A review of pavement roughness criteria for 10 KPH two-way two-lane rural roads

Holden, Andrew Philip (2002). A review of pavement roughness criteria for 10 KPH two-way two-lane rural roads B.Sc Thesis, School of Engineering, The University of Queensland. doi:10.14264/uql.2015.1113

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Author Holden, Andrew Philip
Thesis Title A review of pavement roughness criteria for 10 KPH two-way two-lane rural roads
School, Centre or Institute School of Engineering
Institution The University of Queensland
DOI 10.14264/uql.2015.1113
Publication date 2002
Thesis type B.Sc Thesis
Supervisor Phil Charles
Total pages 32
Language eng
Subjects 0905 Civil Engineering
Formatted abstract
Speed zoning of Queensland’s state-controlled road network is determined in accordance with Part 4 of the Manual of Uniform Traffic Control Devices (MUTCD), a publication produced by the Queensland Department of Main Roads.

As part of the ‘Additional/Desirable Criteria’ for 110 kph zones, the limit for the pavement roughness count is 120 NRM (NAASRA Roughness Meter counts). Roughness counts are generally measured in 10m increments over the length of a road, and may vary widely between increments. Thus, it is not unusual for the limit to be exceeded by some segments along a road. However, since this limit is included as an additional criterion, the road manager is implicitly given some allowance in deciding whether roughness levels are excessive or not.

In the last year or so, the question has been raised of how meaningful this roughness limit is and how strictly it should be observed. To address this question, an investigation of the effect pavement roughness has on the performance of road transportation networks and the basis for applying a roughness limit specifically to 110 kph roads was undertaken. This investigation consisted of a literature review to determine current knowledge of the area, and an examination of crash and roughness data for state-controlled roads within Southern Region.

Two major aspects of a road transportation system directly affected by high pavement roughness were identified:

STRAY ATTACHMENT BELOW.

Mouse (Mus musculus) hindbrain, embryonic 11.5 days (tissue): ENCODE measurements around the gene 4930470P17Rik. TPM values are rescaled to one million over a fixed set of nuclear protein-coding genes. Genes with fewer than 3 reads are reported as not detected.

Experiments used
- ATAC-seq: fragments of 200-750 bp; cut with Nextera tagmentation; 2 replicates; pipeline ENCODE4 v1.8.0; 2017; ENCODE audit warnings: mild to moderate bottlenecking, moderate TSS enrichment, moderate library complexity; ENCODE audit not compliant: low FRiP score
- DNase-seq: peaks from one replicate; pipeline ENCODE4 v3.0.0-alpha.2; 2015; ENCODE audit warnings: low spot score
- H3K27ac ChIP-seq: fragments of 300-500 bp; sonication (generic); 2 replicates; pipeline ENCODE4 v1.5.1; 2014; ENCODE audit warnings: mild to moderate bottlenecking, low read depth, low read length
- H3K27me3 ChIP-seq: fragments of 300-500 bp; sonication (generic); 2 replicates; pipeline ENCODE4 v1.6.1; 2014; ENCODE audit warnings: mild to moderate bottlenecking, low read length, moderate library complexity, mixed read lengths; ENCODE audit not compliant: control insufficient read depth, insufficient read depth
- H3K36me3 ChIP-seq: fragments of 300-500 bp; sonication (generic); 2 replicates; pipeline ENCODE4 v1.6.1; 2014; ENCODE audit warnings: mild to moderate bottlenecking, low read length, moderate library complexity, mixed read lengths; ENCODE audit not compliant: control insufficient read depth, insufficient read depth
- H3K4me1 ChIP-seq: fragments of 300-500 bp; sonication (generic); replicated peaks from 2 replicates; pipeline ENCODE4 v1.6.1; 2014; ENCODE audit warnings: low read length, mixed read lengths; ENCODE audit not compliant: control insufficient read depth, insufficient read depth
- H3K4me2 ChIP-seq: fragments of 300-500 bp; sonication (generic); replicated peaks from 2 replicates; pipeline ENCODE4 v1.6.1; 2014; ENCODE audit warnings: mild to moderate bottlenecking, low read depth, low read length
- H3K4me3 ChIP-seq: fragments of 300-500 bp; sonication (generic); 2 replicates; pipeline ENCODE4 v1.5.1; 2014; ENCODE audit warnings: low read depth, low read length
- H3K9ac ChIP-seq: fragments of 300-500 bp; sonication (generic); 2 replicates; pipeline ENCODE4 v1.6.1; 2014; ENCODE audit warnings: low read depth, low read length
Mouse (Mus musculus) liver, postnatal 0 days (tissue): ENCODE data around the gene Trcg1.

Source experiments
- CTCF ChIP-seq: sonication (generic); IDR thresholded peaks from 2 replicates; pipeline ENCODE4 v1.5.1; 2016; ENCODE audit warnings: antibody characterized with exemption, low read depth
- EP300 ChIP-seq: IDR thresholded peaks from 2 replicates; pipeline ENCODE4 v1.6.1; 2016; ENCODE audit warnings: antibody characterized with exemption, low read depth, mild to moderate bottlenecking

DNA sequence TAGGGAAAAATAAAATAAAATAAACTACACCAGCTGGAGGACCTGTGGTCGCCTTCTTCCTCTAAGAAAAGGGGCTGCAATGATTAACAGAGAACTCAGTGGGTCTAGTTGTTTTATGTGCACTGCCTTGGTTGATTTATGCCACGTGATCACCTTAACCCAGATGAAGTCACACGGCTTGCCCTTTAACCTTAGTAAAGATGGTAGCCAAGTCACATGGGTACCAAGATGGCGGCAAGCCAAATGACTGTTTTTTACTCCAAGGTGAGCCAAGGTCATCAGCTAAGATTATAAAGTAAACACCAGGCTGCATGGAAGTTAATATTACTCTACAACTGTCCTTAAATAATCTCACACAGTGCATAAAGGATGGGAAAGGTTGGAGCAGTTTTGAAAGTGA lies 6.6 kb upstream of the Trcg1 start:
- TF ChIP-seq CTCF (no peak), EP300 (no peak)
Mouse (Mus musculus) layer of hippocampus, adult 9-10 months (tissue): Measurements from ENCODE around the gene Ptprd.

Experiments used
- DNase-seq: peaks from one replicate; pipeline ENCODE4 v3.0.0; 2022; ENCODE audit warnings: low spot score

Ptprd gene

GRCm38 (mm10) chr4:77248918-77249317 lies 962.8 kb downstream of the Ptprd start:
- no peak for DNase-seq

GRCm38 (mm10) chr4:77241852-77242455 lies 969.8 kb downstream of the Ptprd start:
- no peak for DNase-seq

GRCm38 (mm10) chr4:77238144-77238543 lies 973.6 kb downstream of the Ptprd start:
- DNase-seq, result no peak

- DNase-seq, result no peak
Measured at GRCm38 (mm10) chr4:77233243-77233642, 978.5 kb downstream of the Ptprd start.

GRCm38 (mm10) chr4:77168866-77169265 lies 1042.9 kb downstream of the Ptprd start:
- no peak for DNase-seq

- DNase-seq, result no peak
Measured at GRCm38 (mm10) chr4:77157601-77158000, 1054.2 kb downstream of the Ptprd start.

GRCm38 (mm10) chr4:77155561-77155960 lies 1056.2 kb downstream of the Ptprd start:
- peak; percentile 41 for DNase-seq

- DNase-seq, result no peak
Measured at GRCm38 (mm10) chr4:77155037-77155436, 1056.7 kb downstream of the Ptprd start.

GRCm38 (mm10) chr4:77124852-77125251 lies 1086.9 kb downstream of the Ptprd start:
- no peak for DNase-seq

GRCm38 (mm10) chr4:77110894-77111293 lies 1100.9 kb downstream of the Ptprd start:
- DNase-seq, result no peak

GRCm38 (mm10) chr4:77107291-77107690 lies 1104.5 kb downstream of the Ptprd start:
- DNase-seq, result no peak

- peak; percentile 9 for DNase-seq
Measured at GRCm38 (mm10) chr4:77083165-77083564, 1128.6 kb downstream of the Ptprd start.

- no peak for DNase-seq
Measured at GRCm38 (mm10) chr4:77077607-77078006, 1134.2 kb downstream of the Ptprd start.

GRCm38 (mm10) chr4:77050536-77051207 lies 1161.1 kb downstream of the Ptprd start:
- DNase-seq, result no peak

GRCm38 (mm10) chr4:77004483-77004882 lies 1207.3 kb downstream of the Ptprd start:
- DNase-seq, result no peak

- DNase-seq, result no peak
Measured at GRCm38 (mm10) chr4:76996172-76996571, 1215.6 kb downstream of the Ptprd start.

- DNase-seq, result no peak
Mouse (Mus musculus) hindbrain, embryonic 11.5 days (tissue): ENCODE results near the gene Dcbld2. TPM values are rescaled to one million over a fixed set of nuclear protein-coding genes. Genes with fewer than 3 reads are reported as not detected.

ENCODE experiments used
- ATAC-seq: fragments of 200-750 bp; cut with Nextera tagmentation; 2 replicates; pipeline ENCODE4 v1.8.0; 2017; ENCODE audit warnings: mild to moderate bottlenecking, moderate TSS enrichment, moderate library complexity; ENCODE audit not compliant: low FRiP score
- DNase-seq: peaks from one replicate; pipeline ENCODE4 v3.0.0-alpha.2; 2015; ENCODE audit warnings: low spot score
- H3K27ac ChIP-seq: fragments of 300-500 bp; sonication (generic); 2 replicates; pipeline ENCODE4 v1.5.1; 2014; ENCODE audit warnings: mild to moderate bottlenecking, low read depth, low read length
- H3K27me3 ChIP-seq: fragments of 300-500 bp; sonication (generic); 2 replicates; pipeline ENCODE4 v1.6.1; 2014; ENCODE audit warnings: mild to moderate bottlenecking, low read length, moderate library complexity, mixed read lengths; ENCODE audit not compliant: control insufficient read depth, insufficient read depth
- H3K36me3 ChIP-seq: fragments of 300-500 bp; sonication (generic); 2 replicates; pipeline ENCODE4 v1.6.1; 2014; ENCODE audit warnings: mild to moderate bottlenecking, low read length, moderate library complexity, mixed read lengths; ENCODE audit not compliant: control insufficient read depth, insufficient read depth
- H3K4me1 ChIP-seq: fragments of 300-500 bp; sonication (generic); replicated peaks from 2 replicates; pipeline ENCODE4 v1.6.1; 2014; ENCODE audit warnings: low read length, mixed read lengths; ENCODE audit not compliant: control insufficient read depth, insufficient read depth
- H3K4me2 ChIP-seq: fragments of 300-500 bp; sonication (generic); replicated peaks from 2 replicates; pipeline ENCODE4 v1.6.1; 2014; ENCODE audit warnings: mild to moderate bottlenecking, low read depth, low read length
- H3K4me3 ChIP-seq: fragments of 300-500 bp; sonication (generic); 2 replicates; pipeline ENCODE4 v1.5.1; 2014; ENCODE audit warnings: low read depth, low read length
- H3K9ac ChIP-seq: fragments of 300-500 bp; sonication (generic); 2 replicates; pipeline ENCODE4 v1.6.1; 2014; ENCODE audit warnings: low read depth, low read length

(a) road safety, and
(b) economic costs

Based on economic considerations, little evidence was found to support the selective implementation of a roughness limit on roads governed by a 110 kph speed limit rather than roads under a 100 kph limit, particularly for rural areas. This is simply because the likely difference in vehicle speeds under the higher speed limit is small enough to have negligible influence on pavement life, particularly in consideration of the low traffic volumes experienced by rural roads.

In terms of road safety, it is intuitive from a first-principles examination of roughness effects to expect that a network approach to managing roughness should be taken. However, an examination of road safety data leads to the probably conclusion that road safety is best managed in terms of local failure points in the system (black spots) rather than as a continuous function of system-wide parameters. Thus, there is little statistical evidence to support the use of a general limit on roughness for 110 kph two-way, two-lane rural roads.
An expansion of the data analysis to include all 110 kph two-way two-lane rural roads in Queensland is required to confirm or disprove the preliminary findings of this study before a conclusive decision can be made.

A complete review of 110 kph speed limit criteria currently being undertaken by the Department of Main Roads is expected to provide further information regarding this particular issue, among a broader range of criteria.
Keyword pavement
road safety
Road Maintenance

Document type: Thesis
Collection: UQ Theses (non-RHD) - Open Access
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